STEVE: Amazing. It's not only NPR, but nationally also. Even during the storm, you would think The Weather Channel would have mentioned Keesler, but not a thing.

CONAN: All right. Steve, thanks very much.

STEVE: Well...

CONAN: Bye-bye.

And let's see if Corey--Corey's on the line with us from Faraday, Louisiana. Is that right?

COREY (Caller): Yes, that's right.

CONAN: Go ahead.

COREY: OK. I just had a quick comment and then maybe a question, if there's time, for Jeffrey Dvorkin. I didn't get to see him in Jackson, Mississippi, but I'm wondering if he thinks he's made any kind of difference, or if his job is basically kind of a--no offense intended--PR flak for NPR.

DVORKIN: Well, I mean, I've got the scars to prove that I don't think it's PR, but I think that one of the things about being an ombudsman is that it's about process as much as about outcome. And I think what ombudsmen at newspapers and other broadcasters try to do is to make sure that the interests and concerns, questions of accuracy, balance and taste are being looked after. I perhaps may not be the right person to make that judgment. My sense is, is that after speaking to and hearing from maybe half a million people over the last five years, that their concerns, their voices are being heard inside NPR in a way that they weren't before, so...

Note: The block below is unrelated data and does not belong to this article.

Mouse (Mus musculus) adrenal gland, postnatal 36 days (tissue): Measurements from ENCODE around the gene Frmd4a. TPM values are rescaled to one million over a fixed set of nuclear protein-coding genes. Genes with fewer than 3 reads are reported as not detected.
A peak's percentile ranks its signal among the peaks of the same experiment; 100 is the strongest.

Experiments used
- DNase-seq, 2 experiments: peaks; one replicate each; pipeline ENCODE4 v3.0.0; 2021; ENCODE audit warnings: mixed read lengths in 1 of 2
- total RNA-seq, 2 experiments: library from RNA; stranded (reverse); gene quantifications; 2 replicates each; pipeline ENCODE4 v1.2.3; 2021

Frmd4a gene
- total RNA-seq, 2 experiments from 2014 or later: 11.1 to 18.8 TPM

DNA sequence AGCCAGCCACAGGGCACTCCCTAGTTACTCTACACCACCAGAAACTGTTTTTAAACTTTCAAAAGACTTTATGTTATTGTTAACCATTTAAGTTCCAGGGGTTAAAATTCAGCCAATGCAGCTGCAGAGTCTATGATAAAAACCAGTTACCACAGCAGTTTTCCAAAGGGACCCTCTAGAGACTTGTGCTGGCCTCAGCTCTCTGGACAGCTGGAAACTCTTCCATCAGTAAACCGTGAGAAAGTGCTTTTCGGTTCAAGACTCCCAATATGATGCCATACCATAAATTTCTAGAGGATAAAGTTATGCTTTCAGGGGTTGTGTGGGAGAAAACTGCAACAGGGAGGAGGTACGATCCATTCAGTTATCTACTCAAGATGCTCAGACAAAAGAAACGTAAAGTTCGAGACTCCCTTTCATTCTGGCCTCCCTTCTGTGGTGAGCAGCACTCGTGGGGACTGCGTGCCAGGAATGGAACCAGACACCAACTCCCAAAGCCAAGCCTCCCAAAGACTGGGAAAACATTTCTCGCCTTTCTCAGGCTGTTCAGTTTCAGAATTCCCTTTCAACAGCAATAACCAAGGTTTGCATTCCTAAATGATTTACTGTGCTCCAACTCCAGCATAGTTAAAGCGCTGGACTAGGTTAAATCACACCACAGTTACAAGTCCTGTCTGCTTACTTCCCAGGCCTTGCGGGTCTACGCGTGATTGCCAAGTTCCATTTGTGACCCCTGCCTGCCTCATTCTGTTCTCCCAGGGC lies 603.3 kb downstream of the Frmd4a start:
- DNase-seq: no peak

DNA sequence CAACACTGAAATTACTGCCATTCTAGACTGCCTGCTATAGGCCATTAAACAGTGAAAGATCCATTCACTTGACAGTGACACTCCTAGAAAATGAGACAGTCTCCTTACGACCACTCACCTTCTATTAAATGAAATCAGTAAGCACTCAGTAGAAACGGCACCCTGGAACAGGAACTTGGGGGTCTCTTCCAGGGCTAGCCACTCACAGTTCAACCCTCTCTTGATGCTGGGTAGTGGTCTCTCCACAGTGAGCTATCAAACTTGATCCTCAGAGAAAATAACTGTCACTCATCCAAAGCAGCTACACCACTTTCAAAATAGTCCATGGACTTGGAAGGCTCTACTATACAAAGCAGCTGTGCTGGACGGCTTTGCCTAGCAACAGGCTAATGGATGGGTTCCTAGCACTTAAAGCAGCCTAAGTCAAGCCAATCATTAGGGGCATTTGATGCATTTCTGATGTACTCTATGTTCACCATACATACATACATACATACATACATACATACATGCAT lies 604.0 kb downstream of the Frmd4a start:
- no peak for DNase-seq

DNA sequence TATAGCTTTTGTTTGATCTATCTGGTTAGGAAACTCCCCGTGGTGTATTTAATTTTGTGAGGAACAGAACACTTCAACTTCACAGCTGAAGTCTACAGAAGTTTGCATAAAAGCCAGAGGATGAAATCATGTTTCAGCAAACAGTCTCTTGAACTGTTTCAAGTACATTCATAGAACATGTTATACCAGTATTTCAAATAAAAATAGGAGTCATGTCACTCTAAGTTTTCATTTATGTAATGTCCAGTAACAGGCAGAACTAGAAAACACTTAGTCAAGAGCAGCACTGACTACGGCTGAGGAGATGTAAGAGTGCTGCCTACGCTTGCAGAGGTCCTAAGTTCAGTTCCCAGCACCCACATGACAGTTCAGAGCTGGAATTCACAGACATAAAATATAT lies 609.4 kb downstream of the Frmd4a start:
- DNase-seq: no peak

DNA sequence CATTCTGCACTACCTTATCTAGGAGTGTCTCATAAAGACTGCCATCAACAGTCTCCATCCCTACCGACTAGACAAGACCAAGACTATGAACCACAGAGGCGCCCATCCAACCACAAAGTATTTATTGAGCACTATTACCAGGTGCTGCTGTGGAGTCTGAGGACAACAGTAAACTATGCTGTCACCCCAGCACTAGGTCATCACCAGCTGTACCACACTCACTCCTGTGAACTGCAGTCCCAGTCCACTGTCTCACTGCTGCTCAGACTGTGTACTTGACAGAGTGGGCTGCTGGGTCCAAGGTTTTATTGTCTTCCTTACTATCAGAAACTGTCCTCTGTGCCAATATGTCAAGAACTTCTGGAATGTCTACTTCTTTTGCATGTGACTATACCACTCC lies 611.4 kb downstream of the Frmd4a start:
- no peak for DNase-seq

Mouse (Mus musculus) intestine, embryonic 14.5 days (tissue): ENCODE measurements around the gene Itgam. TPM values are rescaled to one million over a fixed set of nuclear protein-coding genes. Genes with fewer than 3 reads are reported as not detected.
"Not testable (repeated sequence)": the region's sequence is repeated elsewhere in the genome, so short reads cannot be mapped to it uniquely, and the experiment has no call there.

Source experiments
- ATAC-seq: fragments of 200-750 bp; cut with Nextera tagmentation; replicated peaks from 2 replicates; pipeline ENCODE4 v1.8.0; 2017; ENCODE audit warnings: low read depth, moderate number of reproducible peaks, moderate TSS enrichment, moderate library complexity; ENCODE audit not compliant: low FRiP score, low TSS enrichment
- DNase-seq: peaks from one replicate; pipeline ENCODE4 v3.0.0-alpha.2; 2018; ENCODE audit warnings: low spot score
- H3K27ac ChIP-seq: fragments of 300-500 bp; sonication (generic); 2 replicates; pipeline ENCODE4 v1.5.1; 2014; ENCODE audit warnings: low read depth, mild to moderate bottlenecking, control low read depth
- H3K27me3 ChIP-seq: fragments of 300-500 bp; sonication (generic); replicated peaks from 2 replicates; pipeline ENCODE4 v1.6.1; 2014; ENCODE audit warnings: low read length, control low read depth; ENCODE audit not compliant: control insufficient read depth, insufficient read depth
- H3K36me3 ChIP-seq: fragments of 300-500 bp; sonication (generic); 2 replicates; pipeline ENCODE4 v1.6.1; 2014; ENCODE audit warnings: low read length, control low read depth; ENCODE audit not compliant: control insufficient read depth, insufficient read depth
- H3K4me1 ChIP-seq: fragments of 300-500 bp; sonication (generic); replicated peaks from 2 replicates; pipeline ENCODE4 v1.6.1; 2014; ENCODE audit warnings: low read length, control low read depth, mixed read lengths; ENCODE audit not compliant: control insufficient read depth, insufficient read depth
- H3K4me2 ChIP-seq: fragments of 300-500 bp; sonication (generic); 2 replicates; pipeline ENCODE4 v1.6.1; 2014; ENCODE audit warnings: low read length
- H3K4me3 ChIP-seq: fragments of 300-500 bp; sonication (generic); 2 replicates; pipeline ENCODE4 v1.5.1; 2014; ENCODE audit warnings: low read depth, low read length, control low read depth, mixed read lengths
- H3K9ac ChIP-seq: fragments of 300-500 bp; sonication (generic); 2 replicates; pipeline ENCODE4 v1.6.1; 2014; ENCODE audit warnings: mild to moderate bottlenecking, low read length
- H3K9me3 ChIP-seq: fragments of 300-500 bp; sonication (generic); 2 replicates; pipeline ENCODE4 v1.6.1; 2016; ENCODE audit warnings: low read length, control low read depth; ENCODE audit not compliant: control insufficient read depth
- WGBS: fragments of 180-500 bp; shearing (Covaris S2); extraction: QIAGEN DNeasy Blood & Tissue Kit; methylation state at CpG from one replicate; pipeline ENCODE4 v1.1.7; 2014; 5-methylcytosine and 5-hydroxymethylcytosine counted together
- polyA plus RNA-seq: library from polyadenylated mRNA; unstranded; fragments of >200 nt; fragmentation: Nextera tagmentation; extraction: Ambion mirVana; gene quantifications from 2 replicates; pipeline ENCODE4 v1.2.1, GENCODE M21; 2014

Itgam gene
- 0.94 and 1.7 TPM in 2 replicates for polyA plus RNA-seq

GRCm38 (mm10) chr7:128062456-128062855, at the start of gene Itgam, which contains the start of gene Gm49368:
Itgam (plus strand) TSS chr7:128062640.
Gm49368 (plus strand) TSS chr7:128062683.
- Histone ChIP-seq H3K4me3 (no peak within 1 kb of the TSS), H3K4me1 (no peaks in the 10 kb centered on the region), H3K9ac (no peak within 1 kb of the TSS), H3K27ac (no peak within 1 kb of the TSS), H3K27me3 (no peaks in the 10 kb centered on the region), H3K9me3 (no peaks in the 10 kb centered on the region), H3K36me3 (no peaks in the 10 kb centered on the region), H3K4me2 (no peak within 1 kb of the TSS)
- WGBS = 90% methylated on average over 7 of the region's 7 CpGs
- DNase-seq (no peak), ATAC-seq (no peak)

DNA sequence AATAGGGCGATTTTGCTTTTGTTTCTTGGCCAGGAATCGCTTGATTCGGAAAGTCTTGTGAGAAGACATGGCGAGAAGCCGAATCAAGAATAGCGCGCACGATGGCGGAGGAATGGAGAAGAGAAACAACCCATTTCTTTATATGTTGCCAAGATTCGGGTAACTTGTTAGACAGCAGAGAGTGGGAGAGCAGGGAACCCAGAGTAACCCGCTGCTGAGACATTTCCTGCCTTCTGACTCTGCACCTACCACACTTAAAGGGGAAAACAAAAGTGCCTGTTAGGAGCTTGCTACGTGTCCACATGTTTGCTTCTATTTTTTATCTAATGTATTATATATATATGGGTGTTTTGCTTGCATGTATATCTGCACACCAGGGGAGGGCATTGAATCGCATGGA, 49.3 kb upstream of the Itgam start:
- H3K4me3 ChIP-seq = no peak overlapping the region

COREY: Well, that was my only concern, and I meant no offense.

DVORKIN: Well, I didn't take it that way.

COREY: And when you spoke about, you know, any possible biases or anything, it's an old chestnut, but if you could address this question--if you think NPR has given enough coverage to the ineptitudes of the locals. Being here in Louisiana, it's pretty rampant, and--or if it's just been kind of easier to blame the administration. Thank you.

DVORKIN: Well, I think, actually, there hasn't been an equivalent amount of reporting on the local issues as much as there has been on the federal and national issues. And as we heard earlier, it is primarily a federal obligation to be prepared in these cases, so--but I think the point is a good one, that there could be more reporting done on the local impact or lack thereof.

CONAN: Corey, thanks very much for the call.

COREY: Thank you.

CONAN: And we'd like to thank Keith Woods for his time today. Nice of you to take the time out to join us.

Mr. WOODS: My pleasure.

CONAN: Keith Woods is dean of the faculty at The Poynter Institute and joined us from their studio in St. Petersburg in Florida.

Jeffrey Dvorkin joined us here in Studio 3A. Always nice to have you on the program, Jeffrey.

DVORKIN: My pleasure. Thank you.

CONAN: When we come back from a short break, we're going to get an update on the investigation into last July's attacks in London on transportation systems. Later in the program, we'll also be remembering Simon Wiesenthal, the Nazi hunter.

I'm Neal Conan. We're back after the break. It's TALK OF THE NATION from NPR News.